BY JAMI MURPHY
Senior Reporter – @cp_jmurphy
08/15/2016 04:00 PM
TAHLEQUAH, Okla. – Cherokee Nation Health Services officials said although the Affordable Care Act’s open enrollment begins in November, American Indians, Alaska Natives and their non-Native household members can enroll any month, and they are encouraging Cherokee Nation citizens to take advantage of this and other Native provisions in the ACA. Connie Dunavin, Health Services special projects officer and ACA lead, said the use of one’s tribal health care facility is not considered insurance coverage but a benefit by the federal government’s Indian Health Services. Dunavin explained “we get calls now that Cherokee Nation citizens think that because they have access to Cherokee Nation Health Services facilities, that they are considered covered by insurance.” But IHS is limited in certain services offered, Dunavin said, therefore having coverage under the Affordable Care Act (ACA) through the Marketplace will help insure things such as specialty care, or accidents that could occur out of state. “So we’re trying to encourage completing a marketplace application,” Dunavin said. “As a member of a federally recognized tribe, one of the special provisions for American Indian/Alaska Native is an opportunity to qualify for a zero-cost-sharing plan.” American Indian/Alaska Native households or individuals whose income falls between 100 percent and 300 percent of the federal poverty level can qualify for the zero-cost-sharing plan, she said. “That is no co-pay, no deductible and zero cost for medicines whether they’re name brand or generic. Many of our people qualify for that,” she said. “And that is an American Indian special provision.” Health Services has certified application counselors available in each health center and at W.W. Hastings Hospital to assist tribal citizens with applications, enrollments and exemptions. Without coverage or an exemption, people who are required to file income taxes will be assessed penalties called shared-responsibility payments. “We have another special provision, the American Indian/Alaska Native or AI/AN Exemption,” she said. After filing for this exemption the marketplace will issue a lifetime Exemption Certificate Number (ECN), Dunavin said, which is an indicator to the IRS that the filer is of American Indian status and has been confirmed by the federal government and not just claiming to be an American Indian/Alaska Native to avoid a penalty. She said this spring in Dallas, the Regional Center for Medicare and Medicaid/IHS meeting informed tribal officials that filing for the exemption would end soon and the last ECN would be issued in December 2016, but officials are still waiting for that official notification. “The only option then (without an ECN) will be to just check on your income tax form (8965) and claim to be Indian,” Dunavin said. “So the IRS has said, it’s not in writing, but they have told us that they will no longer audit you based on a claim of being Indian to avoid a penalty.” However, this year, Dunavin said she and other tribal officials attending the regional meeting reported accounts of families that were contacted by the IRS based on the claim of being Indian (not having an ECN), as well as accounts of citizens unknowingly claiming use of their tribal facilities as insurance coverage. With the ECN on tax form 8965, Dunavin said, the IRS knows that the federal government has confirmed a person to be a citizen of a federally recognized tribe and not just claiming Native status to avoid the penalty. “We are encouraging our citizens to come in before or by November and let us help you file for the ECN to confirm your status,” she said. For those wanting to file for the ECN or read more information, go to <a href="http://www.healthcare.gov/tribal" target="_blank">www.healthcare.gov/tribal</a> and follow the AI/AN Exemption links. Dunavin said applying for health coverage through the marketplace can be confusing and difficult and that many tribal citizens have tried the “Quick Estimator” for pricing that’s provided at healthcare.gov not knowing the estimator does not reflect the zero-cost-sharing special provision for American Indians/Alaska Natives. “So health officials are urging citizens to utilize the CN staff available that can help with looking at types of coverage one may qualify for at a zero or low cost.” Health Services has 24 certified application counselors to help tribal citizens, she said. “Call to set up an appointment, or come in and meet your community health center’s PBC (Patient Benefit Coordinator) and let us help you with applications, enrollments, to see if you qualify for those zero-cost-share plans, and to help you with the AI/AN Exemption,” Dunavin said. For more information, call your local CN health clinic or 918-453-5000, ext. 5657.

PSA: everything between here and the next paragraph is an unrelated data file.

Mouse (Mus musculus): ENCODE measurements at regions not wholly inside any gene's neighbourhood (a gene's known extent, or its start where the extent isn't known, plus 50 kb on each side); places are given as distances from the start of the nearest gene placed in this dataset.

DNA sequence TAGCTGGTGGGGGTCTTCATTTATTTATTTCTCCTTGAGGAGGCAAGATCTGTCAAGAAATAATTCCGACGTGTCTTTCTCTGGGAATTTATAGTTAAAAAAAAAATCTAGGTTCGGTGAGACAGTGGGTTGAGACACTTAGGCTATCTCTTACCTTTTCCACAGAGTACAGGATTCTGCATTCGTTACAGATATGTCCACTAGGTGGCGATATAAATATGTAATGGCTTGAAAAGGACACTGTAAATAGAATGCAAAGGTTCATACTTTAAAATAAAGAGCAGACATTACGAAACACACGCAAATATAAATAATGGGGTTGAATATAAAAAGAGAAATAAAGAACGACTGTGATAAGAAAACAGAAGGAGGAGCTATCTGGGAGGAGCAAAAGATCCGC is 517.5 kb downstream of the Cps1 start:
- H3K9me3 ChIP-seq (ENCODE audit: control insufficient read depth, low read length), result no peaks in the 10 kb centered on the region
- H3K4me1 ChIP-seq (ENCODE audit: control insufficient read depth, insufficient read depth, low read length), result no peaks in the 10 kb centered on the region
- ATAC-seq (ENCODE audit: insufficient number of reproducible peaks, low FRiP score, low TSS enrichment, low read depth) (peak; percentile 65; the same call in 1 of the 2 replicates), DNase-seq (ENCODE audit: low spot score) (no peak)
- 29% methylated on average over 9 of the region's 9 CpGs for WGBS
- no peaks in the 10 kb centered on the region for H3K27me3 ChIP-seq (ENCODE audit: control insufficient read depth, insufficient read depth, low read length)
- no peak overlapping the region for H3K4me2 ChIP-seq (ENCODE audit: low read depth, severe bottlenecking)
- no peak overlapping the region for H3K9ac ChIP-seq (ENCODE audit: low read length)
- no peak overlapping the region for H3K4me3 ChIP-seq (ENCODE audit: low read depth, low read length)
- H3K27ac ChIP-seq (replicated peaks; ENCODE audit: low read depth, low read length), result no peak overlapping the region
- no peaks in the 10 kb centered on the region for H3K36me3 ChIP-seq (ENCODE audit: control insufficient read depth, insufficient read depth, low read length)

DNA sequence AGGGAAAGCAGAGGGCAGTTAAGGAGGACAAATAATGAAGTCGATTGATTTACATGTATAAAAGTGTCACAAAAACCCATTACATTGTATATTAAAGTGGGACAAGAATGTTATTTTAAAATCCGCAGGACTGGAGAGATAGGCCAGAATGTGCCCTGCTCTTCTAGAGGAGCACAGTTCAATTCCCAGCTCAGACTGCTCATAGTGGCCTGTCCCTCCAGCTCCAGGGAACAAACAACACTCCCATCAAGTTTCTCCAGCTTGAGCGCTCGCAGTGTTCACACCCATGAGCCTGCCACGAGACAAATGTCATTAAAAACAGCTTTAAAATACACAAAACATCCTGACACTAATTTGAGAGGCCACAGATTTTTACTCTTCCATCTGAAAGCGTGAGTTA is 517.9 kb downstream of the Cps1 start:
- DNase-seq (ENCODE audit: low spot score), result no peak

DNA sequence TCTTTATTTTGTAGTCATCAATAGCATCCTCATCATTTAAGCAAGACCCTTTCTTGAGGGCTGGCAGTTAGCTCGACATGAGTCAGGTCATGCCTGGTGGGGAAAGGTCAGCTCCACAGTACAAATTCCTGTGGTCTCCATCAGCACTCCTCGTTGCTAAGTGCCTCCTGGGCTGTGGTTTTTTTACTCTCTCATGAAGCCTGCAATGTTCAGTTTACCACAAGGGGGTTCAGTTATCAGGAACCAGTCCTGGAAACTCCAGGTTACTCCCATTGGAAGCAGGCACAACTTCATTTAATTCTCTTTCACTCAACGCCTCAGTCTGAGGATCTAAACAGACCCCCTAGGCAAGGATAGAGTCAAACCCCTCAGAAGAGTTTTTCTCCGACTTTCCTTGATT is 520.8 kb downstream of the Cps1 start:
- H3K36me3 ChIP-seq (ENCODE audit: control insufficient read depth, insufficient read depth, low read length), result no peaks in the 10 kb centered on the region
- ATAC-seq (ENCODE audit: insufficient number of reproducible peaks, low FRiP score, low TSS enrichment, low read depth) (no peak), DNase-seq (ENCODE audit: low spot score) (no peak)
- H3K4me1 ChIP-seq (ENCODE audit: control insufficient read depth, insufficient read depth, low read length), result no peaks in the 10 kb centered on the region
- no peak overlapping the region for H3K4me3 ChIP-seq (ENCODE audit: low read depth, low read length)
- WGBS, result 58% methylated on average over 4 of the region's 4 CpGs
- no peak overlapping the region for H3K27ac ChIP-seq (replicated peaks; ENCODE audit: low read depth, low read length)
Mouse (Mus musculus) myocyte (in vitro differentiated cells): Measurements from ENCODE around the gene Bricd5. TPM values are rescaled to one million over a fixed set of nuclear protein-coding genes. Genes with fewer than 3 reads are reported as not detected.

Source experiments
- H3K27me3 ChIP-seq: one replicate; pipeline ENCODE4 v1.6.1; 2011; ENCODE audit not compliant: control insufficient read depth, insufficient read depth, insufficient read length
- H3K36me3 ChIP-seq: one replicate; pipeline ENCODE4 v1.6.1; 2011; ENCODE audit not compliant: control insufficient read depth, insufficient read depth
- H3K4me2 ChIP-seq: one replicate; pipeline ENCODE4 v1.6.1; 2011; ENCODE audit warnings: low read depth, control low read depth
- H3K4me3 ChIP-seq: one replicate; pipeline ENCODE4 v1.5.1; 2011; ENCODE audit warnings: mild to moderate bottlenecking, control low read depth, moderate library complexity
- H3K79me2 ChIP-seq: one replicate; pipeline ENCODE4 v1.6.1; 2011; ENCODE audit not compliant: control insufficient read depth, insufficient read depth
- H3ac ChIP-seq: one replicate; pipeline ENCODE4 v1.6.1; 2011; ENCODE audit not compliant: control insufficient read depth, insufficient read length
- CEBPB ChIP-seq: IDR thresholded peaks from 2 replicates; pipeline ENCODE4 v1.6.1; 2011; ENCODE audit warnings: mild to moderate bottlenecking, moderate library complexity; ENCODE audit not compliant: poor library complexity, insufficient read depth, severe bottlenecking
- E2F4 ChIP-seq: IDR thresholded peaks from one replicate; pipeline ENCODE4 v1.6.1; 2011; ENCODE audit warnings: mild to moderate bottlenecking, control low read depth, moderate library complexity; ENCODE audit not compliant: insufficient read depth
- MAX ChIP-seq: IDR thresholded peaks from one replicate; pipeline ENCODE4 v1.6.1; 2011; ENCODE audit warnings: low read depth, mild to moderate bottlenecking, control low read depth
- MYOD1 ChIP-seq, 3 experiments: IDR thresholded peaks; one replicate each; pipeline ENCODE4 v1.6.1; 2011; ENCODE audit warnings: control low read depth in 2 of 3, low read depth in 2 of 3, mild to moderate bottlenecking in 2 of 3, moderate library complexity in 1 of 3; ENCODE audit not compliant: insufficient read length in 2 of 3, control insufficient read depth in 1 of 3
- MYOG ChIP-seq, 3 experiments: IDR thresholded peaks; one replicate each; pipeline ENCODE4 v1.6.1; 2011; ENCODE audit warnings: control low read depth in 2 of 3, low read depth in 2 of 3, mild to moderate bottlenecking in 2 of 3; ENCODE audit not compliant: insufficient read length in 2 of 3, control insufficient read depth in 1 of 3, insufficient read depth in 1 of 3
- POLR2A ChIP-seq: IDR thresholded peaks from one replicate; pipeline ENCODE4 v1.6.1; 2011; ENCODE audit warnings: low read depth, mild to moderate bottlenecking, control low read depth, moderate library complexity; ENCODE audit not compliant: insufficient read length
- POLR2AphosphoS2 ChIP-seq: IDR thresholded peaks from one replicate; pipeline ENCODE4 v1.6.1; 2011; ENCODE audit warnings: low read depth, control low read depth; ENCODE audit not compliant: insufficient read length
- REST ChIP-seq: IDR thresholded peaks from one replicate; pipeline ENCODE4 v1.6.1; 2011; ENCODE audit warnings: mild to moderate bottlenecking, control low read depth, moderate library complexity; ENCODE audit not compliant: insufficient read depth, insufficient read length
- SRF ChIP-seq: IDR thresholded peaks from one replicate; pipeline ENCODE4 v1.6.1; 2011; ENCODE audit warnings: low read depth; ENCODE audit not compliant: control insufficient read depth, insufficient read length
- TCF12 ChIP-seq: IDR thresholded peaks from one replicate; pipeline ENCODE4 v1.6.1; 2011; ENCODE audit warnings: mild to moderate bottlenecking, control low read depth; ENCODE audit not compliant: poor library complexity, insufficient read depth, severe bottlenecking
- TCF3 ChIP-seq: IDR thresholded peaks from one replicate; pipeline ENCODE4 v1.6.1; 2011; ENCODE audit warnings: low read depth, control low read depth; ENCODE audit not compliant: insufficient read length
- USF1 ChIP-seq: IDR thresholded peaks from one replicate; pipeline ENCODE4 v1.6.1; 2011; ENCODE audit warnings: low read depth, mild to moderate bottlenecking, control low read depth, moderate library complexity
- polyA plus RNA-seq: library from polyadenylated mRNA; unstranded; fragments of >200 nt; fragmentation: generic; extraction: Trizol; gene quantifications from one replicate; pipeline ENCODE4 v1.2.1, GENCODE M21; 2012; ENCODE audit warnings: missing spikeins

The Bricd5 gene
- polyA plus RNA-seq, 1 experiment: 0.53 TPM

BY STACIE GUTHRIE
Reporter – @cp_sguthrie
08/15/2016 08:15 AM